SAN JUAN Jan 8 (Reuters) - Puerto Rico is readying a return to the U.S. municipal bond market as early as this month after shelving plans for a much-needed capital raising in the final quarter of last year amid a vicious selloff of its bonds.
Government Development Bank of Puerto Rico spokeswoman Betsy Nazario said that a bond deal will depend on market conditions but that plans are under way to return to the market later in January or in February. Puerto Rico bond prices have stabilized in recent weeks but remain at depressed levels.
Plans for the sale, which officials previously have estimated will range from $500 million to $1.2 billion, come as the Caribbean island's government pursues fiscal reforms under the wary eyes of rating agencies worried about its wobbly finances.
It is part of a campaign by the commonwealth's government to retain its investment-grade credit ratings despite concerns over its $70 billion debt load and weak economy that have sent yields on Puerto Rico bonds skyrocketing.
Three major U.S. credit agencies rate the commonwealth government's general obligation and related debt at a single notch above junk debt. Two of them, and Moody's Investors Service and Fitch Ratings, have put Puerto Rico on watch for potential downgrade.
Puerto Rico suffers from chronic budget gaps, an economy in or near recession for eight years, and interest rates far higher than those paid by any U.S. state. Yields shot up in 2013 on concerns about ratings cuts, with its 10-year yield now 700 basis points over a comparable AAA-rated muni bond.
On Wednesday, a 10-year Puerto Rico general obligation bond with a 5.25 percent coupon traded at 66.25 cents on the dollar to yield 10.63 percent. The bond had been trading near 63 cents on the dollar in late December.
Details of the deal were pending, Nazario said. But officials have said they will likely issue debt through Puerto Rico's sales tax agency, one of its stronger-rated borrowers.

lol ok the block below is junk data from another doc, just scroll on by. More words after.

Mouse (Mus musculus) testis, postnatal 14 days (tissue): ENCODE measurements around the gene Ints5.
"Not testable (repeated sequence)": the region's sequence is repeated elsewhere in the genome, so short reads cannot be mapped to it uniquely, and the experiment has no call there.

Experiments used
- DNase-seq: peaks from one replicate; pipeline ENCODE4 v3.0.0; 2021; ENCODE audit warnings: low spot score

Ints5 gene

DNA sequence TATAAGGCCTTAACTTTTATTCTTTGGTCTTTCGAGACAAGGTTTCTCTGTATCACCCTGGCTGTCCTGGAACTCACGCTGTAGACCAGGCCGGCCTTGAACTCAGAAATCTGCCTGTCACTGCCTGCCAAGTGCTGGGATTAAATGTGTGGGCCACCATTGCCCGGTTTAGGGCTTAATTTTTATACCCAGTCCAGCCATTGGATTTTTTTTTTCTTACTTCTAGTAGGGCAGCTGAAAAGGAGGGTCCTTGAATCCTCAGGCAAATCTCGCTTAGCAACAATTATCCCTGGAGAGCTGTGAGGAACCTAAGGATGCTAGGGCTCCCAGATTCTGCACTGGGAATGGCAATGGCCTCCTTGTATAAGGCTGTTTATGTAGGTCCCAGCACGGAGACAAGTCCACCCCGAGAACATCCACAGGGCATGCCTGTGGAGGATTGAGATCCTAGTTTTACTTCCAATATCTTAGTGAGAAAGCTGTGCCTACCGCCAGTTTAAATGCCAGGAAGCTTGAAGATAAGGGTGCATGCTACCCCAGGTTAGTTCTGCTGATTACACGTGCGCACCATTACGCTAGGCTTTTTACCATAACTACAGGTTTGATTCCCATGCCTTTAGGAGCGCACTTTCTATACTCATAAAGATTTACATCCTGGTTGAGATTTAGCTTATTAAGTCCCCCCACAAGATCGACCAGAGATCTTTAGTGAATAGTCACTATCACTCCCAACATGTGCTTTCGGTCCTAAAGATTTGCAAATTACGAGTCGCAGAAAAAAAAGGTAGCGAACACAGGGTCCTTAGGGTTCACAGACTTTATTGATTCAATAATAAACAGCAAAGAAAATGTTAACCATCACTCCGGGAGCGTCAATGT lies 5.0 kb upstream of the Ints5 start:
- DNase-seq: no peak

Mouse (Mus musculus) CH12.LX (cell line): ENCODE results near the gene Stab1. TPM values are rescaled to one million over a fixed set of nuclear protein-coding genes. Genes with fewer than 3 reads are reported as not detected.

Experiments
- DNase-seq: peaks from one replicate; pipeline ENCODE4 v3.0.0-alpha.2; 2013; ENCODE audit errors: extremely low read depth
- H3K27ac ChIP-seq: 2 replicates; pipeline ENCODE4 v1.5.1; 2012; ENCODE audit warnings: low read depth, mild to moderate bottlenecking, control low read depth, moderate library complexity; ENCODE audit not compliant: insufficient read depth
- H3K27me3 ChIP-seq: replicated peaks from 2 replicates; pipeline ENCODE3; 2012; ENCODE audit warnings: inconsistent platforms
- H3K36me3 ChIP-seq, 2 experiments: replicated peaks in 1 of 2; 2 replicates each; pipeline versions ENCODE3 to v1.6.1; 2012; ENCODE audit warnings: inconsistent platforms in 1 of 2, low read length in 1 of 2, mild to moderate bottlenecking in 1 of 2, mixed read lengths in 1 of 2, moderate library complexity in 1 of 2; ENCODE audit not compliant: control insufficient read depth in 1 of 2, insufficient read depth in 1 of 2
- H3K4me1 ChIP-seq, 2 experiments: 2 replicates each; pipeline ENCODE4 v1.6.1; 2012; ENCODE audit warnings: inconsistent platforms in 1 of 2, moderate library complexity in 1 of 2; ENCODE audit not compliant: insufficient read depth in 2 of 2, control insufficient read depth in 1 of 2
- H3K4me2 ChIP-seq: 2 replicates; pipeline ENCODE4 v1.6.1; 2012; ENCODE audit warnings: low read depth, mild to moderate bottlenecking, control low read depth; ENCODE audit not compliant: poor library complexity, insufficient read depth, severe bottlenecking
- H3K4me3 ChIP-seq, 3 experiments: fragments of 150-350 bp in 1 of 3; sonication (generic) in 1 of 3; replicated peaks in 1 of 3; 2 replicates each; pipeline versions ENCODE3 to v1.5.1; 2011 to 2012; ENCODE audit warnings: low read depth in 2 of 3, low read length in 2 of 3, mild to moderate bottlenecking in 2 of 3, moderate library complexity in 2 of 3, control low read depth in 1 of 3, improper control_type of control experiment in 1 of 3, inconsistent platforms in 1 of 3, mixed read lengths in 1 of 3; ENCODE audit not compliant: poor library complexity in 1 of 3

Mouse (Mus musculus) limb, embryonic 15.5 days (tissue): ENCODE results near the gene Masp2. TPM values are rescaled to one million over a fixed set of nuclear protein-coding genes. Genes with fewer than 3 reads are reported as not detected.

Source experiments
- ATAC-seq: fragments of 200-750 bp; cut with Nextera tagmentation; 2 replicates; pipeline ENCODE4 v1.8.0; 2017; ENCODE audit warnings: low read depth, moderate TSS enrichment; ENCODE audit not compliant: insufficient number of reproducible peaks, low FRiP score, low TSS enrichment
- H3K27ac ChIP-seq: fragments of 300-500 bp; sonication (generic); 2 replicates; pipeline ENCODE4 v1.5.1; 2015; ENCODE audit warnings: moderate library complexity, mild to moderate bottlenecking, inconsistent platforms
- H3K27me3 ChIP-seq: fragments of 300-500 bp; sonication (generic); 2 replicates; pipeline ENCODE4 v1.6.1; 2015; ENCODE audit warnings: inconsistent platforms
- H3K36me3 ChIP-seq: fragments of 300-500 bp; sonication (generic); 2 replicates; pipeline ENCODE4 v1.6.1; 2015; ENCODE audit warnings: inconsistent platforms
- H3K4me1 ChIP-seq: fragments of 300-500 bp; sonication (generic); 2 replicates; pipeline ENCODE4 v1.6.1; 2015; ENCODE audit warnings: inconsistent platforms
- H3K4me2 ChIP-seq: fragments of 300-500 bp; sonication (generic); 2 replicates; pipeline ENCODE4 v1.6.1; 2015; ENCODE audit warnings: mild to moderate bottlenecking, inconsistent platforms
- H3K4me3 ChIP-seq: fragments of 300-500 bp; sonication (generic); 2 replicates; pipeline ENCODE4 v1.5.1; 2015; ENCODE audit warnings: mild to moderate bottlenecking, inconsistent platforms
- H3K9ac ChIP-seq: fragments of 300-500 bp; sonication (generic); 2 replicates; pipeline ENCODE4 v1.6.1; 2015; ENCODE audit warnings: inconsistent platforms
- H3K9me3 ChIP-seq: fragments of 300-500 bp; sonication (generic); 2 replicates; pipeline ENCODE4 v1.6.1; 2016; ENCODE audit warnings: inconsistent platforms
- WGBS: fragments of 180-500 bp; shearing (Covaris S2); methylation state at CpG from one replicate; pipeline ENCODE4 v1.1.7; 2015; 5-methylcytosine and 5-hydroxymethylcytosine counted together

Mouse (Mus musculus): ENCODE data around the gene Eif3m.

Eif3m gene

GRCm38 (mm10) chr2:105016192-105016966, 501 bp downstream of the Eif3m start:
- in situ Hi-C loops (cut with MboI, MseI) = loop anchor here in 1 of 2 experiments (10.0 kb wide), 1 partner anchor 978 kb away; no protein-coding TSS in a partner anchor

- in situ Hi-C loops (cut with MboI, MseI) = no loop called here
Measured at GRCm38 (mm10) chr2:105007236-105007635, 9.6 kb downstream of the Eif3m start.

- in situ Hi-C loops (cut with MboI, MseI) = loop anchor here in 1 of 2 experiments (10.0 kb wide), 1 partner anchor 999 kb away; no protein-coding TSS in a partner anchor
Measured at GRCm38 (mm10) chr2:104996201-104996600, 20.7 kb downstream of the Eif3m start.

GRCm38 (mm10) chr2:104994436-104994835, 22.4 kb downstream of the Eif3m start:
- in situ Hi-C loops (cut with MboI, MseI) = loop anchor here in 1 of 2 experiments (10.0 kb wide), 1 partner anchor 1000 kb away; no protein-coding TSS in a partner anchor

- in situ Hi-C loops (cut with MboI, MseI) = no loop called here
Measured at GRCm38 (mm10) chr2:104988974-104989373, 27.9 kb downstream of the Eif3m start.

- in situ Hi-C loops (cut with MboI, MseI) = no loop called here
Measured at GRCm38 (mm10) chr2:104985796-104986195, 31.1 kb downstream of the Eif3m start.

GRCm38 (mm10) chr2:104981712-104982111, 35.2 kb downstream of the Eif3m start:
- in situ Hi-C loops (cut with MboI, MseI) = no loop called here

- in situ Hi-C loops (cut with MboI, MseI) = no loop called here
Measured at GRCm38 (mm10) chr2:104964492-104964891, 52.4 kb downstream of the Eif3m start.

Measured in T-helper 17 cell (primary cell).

The sale would come after the Puerto Rico government passed reforms targeting the Teachers Pension Fund for public school teachers and another reform aimed at a separate retirement fund for the judicial branch of government. The reforms are being challenged in court and by teachers planning a strike.
Other reforms aimed at strengthening the government's fiscal position will be taken up when the island's legislature begins its new session on Jan. 14.
One measure would direct government entities to transfer about $2.8 billion in deposits from Puerto Rico's private banks to the Government Development Bank (GDB) to shore up its liquidity. That is roughly 6 percent of the $47 billion on deposit in island banks as of Sept. 30, according to the Office of the Financial Institutions Commissioner. The measure also orders government agencies and public corporations to refinance their debts with the GDB, which has $9 billion in outstanding loans.
Another measure would cut town governments' share of the 7 percent island sales and use tax (known as IVU) to 1 percent from 1.5 percent, with the extra 0.5 percent going to the central government.
Related legislation would create a GDB subsidiary called Municipal Finance Corp, based on the model established by the Sales Tax Financing Authority (known as Cofina), which appears to be the leading candidate for the imminent bond sale.
The new agency would control and distribute a portion of the IVU tax revenue granted to municipalities and issue bonds on their behalf. The proposals would eliminate plans to cut the IVU tax rate to 6.5 percent from 7 percent.
Island mayors have come out against the measures but are in talks with lawmakers on amendments to win support. House Speaker Jamie Perello predicted quick passage next week of the measures.
In signaling the potential for a downgrade to junk, Wall Street rating agencies say they worry over Puerto Rico's access to capital because it turned to short-term borrowing recently.
Moody's said last week it would be analyzing the "commonwealth's ability and willingness to access long-term capital markets," as well as GDB liquidity, budget performance and economic activity indicators.
A downgrade to junk by any agency would result in Puerto Rico having to repay about $1 billion in outstanding loans, through collateral calls and accelerated debt service terms, Moody's said.
Island public school teachers plan a two-day strike next week over the reform of their pension plan, and the Puerto Rico Supreme Court is slated to hear oral arguments Jan. 15 in a challenge to the judicial system's pension reform. (Reporting by a Reuters reporter in San Juan; Additional reporting and writing by Michael Connor in Miami; Editing by Steve Orlofsky)